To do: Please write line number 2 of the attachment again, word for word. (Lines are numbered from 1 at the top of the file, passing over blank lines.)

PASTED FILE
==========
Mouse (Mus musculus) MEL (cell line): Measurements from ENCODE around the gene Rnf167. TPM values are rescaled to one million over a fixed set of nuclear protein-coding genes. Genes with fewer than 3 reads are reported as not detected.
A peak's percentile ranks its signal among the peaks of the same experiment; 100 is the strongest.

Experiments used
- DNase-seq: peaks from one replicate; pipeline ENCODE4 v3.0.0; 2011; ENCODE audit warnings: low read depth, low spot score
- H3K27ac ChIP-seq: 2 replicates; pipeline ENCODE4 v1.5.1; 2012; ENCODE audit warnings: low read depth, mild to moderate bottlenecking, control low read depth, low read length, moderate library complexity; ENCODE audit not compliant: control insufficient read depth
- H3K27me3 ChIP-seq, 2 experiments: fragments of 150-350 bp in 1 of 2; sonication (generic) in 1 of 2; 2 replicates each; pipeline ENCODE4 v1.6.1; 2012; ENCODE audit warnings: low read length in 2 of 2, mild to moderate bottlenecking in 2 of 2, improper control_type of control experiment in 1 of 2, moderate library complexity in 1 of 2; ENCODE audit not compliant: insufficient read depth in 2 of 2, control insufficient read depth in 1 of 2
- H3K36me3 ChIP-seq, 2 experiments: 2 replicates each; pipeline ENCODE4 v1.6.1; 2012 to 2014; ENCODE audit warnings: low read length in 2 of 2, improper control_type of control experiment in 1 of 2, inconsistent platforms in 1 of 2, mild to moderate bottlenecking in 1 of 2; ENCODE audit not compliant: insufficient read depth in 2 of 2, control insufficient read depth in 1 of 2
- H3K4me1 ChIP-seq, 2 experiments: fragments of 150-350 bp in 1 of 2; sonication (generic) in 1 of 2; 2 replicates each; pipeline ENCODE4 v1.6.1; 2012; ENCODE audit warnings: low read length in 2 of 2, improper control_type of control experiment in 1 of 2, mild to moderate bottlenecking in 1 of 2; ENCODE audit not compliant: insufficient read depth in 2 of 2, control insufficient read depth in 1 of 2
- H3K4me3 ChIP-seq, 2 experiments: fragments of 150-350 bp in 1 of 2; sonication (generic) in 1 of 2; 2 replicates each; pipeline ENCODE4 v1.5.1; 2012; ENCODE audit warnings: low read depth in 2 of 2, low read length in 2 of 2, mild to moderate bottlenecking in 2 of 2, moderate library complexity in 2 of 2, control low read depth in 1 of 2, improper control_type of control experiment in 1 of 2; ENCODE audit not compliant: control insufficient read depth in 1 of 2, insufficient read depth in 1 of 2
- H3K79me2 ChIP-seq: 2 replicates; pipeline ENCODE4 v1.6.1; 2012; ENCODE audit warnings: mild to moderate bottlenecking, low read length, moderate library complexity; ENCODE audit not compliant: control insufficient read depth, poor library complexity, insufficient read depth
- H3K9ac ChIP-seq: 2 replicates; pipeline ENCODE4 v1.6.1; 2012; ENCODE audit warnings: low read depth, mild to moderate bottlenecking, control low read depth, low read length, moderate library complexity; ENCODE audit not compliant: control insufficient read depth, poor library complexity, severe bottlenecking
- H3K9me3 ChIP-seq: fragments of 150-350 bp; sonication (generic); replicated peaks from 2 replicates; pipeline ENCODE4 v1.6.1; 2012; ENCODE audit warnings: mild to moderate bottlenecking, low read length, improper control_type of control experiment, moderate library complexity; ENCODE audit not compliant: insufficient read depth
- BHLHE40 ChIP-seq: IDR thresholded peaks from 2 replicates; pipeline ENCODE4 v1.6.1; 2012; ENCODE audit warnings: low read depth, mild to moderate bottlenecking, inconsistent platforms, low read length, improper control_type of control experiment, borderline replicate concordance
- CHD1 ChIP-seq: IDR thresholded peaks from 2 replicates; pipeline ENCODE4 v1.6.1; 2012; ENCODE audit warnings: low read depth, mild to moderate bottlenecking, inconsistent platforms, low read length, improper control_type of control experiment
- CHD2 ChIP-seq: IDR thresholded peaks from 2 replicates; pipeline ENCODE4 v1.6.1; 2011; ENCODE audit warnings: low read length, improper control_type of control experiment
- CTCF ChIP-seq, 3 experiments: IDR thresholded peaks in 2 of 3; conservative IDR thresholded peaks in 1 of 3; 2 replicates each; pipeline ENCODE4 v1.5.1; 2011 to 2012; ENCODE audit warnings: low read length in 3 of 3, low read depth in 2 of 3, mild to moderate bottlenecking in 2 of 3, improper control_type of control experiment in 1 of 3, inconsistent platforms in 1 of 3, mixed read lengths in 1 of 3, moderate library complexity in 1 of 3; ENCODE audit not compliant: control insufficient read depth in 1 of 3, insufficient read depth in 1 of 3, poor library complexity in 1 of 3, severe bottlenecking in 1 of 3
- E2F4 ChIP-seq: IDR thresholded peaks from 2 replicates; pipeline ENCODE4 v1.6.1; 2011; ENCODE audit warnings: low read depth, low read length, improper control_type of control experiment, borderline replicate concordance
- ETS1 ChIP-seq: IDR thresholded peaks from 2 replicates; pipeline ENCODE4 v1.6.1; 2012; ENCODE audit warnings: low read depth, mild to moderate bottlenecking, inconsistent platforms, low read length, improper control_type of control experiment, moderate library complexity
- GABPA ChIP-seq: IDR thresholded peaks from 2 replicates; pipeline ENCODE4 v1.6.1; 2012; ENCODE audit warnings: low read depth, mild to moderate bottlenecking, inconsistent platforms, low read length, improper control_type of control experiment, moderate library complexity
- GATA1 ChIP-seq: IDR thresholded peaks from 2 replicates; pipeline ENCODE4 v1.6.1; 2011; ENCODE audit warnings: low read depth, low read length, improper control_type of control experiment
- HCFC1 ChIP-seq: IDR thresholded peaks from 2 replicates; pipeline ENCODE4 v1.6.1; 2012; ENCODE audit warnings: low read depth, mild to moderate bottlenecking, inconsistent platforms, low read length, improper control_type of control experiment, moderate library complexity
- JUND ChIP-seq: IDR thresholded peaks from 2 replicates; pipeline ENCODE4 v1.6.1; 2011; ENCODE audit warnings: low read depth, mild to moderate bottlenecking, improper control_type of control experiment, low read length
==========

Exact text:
A peak's percentile ranks its signal among the peaks of the same experiment; 100 is the strongest.